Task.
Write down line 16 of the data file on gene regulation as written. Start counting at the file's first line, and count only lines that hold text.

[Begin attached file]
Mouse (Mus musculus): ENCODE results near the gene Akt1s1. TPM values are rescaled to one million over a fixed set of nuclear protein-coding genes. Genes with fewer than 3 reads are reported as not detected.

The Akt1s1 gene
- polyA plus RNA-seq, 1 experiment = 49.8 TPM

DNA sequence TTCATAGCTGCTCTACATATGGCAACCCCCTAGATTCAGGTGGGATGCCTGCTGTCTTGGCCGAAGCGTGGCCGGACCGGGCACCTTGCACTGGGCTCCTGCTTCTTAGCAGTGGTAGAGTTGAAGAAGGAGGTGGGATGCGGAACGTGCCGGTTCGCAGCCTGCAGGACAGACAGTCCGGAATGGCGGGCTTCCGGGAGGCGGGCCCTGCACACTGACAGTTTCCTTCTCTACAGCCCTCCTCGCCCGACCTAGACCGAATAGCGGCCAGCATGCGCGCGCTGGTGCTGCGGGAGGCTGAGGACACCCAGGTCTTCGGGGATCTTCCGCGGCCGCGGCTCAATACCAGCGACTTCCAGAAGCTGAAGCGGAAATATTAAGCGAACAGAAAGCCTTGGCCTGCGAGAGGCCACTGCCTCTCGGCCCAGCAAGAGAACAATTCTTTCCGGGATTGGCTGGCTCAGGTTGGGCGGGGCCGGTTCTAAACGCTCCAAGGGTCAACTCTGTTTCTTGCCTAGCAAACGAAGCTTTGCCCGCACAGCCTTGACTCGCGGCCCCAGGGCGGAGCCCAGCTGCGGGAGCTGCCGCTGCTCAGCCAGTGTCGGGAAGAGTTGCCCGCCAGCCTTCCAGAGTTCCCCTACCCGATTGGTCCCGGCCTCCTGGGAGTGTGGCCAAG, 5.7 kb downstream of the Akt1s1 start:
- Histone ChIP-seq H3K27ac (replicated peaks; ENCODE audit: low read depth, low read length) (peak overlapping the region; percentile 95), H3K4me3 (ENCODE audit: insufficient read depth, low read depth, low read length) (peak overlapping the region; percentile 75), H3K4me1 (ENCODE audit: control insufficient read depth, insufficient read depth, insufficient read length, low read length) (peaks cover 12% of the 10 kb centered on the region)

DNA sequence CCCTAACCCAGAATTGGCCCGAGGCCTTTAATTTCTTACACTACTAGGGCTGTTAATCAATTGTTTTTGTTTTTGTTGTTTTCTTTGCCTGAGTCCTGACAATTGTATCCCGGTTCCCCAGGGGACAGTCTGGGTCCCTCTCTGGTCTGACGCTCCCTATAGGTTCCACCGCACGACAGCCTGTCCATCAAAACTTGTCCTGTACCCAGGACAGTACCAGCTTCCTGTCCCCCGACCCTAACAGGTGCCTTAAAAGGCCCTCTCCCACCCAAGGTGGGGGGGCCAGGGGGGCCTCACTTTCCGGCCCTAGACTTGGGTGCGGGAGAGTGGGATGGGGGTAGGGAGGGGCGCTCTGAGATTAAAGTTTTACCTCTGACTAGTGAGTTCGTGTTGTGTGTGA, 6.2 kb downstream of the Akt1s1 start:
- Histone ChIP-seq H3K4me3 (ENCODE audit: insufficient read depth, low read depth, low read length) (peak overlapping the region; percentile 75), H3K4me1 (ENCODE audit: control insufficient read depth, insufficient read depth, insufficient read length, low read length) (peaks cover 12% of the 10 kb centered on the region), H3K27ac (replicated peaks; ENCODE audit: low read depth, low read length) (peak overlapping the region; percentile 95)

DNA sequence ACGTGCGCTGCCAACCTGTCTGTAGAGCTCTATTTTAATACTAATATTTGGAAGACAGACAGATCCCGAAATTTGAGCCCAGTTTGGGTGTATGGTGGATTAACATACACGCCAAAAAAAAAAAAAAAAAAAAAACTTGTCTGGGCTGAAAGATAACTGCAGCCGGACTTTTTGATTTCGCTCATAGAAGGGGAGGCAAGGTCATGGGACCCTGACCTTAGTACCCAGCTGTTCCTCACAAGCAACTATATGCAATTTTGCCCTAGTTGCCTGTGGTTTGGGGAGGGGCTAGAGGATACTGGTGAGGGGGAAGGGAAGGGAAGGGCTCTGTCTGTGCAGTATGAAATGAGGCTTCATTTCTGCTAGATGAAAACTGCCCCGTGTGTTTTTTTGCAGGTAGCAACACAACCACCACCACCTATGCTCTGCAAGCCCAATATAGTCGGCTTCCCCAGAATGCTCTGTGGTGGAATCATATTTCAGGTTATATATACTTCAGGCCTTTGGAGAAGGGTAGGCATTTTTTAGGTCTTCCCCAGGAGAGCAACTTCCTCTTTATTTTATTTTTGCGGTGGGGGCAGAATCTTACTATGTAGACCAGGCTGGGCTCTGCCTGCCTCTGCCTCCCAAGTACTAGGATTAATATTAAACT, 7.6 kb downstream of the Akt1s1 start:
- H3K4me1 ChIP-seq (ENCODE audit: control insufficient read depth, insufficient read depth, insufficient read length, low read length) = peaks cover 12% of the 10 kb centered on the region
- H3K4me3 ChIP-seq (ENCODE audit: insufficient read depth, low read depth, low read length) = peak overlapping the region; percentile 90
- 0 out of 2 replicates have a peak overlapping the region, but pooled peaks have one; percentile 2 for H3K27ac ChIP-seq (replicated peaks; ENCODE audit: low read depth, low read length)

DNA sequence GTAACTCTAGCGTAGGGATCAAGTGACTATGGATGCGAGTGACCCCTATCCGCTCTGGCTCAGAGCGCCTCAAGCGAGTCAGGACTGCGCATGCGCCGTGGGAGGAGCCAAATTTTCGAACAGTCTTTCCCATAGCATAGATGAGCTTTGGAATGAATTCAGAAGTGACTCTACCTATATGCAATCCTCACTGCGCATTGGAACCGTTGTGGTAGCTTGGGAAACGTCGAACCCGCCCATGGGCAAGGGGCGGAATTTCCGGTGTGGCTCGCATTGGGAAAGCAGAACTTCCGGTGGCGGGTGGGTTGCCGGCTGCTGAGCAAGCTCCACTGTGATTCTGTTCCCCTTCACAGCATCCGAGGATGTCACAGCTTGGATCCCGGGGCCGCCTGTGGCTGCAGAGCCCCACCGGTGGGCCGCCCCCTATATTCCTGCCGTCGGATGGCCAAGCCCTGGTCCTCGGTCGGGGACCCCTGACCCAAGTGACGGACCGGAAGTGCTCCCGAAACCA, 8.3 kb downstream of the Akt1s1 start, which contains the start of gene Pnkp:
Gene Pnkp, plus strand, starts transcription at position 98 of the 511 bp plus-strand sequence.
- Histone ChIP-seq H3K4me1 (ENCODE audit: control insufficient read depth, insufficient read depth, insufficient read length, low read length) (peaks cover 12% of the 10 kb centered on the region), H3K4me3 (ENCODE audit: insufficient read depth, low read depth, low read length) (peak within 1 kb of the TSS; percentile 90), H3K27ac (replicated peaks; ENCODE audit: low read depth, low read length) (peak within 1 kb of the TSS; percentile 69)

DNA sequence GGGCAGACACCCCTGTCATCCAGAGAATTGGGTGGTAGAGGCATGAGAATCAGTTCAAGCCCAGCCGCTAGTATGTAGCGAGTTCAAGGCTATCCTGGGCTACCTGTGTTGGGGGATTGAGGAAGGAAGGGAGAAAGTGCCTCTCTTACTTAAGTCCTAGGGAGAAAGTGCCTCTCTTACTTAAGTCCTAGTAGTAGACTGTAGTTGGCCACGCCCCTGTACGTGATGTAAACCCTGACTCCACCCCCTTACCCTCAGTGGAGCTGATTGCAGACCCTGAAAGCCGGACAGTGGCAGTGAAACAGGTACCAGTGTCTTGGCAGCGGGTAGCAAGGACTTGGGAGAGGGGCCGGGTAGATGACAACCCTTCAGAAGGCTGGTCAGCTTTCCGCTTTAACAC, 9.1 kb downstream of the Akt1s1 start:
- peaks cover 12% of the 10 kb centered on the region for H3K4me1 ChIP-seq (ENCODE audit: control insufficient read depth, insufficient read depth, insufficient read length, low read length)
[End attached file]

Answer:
- peaks cover 12% of the 10 kb centered on the region for H3K4me1 ChIP-seq (ENCODE audit: control insufficient read depth, insufficient read depth, insufficient read length, low read length)